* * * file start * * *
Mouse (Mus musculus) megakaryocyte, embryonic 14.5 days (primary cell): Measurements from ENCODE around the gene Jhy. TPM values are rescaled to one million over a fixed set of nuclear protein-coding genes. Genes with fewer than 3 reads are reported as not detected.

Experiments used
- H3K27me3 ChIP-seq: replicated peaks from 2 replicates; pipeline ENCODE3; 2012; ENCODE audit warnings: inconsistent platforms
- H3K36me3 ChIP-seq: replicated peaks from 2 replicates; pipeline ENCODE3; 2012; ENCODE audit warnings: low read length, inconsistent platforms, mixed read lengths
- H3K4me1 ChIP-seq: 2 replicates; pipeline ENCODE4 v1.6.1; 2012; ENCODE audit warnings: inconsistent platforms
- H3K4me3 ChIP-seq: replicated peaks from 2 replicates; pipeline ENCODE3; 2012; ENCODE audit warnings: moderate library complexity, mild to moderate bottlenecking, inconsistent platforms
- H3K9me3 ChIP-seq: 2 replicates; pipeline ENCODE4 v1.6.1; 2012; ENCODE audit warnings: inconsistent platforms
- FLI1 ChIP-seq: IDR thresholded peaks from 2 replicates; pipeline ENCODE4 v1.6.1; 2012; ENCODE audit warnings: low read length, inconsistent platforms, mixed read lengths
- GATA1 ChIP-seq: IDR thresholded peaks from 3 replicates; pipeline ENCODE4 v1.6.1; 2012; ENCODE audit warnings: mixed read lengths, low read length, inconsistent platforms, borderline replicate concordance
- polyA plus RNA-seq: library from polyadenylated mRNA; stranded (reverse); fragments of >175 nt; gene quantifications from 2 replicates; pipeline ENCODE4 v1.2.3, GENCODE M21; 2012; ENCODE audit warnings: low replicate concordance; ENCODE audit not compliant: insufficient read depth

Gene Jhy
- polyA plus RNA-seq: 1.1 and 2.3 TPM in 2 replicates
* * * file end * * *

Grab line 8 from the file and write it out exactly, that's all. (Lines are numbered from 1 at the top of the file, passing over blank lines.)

- FLI1 ChIP-seq: IDR thresholded peaks from 2 replicates; pipeline ENCODE4 v1.6.1; 2012; ENCODE audit warnings: low read length, inconsistent platforms, mixed read lengths